Anyone trying to hire a security professional for their organization understands there is a shortage of people with the skills needed to plan, design, implement and manage a cybersecurity strategy. According to a recent Enterprise Strategy Group survey1, 46 percent of organizations claim they have a problematic shortage of cybersecurity skills.
The lack of skilled cybersecurity professionals could stall our growing digital economy. Networks are undergoing dramatic transformations, fueled by BYOD, the internet of things, virtualization and cloud deployments. At the same time, cyber threats are escalating in prevalence, sophistication and impact.
The question everyone is asking is, where will we find the skilled resources to fill this gap?
The shortage of security expertise combined with increased awareness of cyber risk, mounting compliance regulations and penalties, and the complexity of security defensive measures, is driving the market growth for managed security service providers (MSSPs).
For understaffed organizations seeking to ensure they can effectively manage security threats, the option of migrating risk out of their IT departments and into the hands of professional MSSPs is a reasonable option.
MSSPs provide hardware, software and engineering services that customers consume as a monthly service fee. This provides a cost effective method of helping meet the people, processes and technology requirements for securing today’s businesses against advanced and persistent attacks.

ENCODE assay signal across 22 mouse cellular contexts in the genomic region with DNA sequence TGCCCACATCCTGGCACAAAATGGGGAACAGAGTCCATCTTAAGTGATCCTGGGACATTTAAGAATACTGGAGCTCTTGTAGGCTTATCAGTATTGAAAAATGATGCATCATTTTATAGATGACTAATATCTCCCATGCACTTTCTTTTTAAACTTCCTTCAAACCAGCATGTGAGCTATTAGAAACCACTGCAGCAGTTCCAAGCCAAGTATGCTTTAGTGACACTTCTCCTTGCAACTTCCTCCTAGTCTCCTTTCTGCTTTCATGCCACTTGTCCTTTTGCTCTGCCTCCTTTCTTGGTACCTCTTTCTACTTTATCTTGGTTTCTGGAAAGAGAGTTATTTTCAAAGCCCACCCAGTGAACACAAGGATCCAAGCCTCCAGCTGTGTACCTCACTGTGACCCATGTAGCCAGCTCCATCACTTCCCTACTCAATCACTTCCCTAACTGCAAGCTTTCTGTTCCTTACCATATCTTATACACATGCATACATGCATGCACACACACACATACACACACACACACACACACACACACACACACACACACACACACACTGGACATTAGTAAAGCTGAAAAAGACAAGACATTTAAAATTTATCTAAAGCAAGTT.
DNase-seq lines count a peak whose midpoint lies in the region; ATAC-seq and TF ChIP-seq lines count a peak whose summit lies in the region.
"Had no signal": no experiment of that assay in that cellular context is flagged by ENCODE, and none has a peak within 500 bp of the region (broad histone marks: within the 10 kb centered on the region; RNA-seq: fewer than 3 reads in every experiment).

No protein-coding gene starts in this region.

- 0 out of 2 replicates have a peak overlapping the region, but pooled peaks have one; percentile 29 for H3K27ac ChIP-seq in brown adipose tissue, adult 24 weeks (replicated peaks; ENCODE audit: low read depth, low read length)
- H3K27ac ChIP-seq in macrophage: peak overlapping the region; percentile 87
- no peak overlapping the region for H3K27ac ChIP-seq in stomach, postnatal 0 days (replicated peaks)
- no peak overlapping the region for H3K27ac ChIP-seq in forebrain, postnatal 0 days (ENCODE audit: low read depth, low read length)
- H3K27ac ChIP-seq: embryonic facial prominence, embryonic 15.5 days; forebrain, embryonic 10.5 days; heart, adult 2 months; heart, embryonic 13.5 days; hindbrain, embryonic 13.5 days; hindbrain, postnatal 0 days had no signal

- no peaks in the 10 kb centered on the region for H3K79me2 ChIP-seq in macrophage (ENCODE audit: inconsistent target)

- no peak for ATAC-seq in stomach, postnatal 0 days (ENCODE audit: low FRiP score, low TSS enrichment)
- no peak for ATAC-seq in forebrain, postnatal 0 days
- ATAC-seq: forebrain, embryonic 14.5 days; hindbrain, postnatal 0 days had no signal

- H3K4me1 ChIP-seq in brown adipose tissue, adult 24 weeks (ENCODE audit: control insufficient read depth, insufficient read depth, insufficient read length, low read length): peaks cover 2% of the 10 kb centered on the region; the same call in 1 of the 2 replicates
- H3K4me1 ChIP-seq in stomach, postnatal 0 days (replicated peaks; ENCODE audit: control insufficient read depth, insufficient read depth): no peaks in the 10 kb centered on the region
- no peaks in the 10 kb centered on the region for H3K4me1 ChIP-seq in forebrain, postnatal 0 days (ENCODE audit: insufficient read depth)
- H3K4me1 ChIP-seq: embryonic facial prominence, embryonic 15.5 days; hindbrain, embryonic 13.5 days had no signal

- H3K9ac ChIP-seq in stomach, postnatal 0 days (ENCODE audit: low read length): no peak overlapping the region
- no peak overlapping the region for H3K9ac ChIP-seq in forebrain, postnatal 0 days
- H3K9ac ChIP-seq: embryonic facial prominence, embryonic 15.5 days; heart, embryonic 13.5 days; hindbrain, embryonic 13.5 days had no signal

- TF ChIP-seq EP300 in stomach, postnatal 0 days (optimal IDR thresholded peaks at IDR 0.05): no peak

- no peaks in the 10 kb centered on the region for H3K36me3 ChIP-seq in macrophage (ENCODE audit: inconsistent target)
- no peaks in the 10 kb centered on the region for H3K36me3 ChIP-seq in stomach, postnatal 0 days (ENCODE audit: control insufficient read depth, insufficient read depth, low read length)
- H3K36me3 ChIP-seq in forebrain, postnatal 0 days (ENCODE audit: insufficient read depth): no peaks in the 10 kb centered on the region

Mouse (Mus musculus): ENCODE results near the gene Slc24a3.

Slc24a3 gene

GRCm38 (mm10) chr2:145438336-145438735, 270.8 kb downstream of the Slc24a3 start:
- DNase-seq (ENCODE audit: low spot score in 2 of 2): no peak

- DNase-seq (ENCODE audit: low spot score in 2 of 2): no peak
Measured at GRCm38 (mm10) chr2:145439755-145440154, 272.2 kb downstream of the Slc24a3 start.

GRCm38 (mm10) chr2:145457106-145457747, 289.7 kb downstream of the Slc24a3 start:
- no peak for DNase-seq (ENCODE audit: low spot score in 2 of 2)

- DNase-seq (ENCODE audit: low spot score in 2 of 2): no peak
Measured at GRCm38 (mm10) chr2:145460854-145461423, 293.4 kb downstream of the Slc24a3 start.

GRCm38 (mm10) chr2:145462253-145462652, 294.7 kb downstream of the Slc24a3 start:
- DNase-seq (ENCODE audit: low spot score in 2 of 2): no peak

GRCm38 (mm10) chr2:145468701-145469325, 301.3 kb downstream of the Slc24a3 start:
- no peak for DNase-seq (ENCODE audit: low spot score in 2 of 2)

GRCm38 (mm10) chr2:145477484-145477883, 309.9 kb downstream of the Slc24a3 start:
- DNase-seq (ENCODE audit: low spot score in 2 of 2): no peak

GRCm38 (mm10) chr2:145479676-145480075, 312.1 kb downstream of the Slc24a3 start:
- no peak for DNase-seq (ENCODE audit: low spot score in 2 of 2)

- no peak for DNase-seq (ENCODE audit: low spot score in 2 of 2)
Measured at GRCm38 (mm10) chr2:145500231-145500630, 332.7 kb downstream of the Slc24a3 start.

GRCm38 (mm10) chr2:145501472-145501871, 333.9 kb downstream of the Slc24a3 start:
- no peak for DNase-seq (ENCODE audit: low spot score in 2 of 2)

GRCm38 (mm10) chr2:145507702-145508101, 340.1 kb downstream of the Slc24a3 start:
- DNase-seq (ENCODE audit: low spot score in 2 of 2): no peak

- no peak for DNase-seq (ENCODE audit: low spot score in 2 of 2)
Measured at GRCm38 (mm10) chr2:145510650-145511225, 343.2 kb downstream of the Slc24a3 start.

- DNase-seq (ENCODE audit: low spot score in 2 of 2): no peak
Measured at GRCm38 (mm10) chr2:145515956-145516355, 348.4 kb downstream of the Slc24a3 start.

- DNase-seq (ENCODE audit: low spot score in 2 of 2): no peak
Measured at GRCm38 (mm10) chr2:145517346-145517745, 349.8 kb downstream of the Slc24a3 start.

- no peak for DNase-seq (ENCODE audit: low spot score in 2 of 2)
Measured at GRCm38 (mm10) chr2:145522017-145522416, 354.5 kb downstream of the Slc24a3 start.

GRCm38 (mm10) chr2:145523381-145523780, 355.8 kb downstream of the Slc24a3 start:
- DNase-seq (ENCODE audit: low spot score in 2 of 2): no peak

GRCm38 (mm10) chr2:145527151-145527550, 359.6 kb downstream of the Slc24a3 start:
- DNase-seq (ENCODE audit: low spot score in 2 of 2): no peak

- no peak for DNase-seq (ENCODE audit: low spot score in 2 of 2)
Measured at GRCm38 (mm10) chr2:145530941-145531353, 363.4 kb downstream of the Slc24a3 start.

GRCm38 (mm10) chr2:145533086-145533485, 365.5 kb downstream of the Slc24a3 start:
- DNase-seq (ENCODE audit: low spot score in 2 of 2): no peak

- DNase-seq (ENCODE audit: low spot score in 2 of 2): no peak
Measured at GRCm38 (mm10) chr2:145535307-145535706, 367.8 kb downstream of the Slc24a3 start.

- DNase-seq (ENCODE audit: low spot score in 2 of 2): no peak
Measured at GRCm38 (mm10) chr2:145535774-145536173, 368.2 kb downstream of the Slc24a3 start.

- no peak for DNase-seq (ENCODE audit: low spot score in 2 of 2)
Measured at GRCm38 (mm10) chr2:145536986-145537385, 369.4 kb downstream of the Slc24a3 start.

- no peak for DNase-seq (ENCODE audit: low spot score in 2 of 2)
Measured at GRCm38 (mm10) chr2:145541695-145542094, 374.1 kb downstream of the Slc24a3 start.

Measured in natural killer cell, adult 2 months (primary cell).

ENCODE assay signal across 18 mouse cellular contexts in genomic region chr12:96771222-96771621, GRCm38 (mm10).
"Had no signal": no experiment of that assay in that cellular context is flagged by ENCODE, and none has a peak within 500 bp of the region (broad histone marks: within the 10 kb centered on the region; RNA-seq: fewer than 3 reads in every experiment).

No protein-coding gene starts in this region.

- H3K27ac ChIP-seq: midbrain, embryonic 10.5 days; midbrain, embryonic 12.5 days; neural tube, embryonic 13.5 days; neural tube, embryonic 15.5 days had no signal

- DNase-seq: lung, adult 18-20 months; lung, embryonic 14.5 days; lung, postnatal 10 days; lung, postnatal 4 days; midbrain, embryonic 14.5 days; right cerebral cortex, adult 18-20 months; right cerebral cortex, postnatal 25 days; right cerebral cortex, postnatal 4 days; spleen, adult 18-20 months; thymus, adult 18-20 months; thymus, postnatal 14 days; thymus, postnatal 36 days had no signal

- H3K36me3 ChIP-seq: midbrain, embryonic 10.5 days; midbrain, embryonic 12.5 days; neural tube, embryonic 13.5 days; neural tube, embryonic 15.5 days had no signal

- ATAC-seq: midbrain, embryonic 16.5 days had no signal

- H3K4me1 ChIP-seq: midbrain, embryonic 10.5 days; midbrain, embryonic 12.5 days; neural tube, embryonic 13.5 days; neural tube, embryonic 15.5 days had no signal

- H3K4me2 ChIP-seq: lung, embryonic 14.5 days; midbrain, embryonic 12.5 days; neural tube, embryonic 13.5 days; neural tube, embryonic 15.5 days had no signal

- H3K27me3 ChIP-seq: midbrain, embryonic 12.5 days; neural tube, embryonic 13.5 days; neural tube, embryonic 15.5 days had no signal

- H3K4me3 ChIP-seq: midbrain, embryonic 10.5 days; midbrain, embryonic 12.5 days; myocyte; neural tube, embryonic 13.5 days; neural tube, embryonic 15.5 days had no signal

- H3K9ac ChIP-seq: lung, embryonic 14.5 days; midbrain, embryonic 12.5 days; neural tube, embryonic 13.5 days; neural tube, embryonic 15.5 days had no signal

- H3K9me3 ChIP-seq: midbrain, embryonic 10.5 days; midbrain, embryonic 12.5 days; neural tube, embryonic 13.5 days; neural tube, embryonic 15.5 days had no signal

Fortinet and Level 3 are acutely aware of the security personnel issue and have identified a promising pool of individuals with the skilled resources so critical to advancing our digital economy — transitioning veterans.
Veterans can excel as security operators for many reasons. While typically not trained in cybersecurity specifically, they have compatible skills and experience, such as the ability to learn new skills and concepts under pressure, which makes them ideal candidates for new disciplines and job functions in cybersecurity. Many have also been trained in the use of some of the most advanced technologies available. In addition, the military operating environment and the cybersecurity industry share similar success criteria: a capacity to accomplish priorities on time, the critical importance of staying with a task until it is done right and attention to detail and process.
At Fortinet, our experience bears this out; many veterans are successfully completing programs like Fortinet’s Veteran’s program (FortiVet) training, even though they had little to no prior cybersecurity experience.
The cybersecurity industry offers a unique opportunity for military veterans. Today, the post-9/11 unemployment rate for veterans is close to 6 percent, while the security engineer unemployment rate is zero percent. And while every year 250,000 more veterans transition out of the military, according to Forbes, a recent report estimates one million new cybersecurity jobs will be created in 2016 alone. Over 200,000 of today’s cyber jobs are unfilled, with demand for security professionals predicted to grow 53 percent by 2018. With the opportunity that exists and the alignment of skills, you’d think veterans would be lining up to fill positions in cybersecurity. Unfortunately, that’s not the case. Too many veterans simply remain unaware of the opportunities that exist in the cybersecurity field.
As an industry, we can and should do more to provide information and implement transition programs that prepare veterans for positions in the cybersecurity marketplace. Over the past year, Fortinet and Level 3 have worked proactively to help transitioning veterans enter the cybersecurity industry. We look forward to continuing this effort because the payoffs are clear – for our industry, our economy and our veterans.
*ESG Research Report: 2016 IT Spending Intentions
Stephan Tallent is Senior Director, Managed Security Service Providers, Fortinet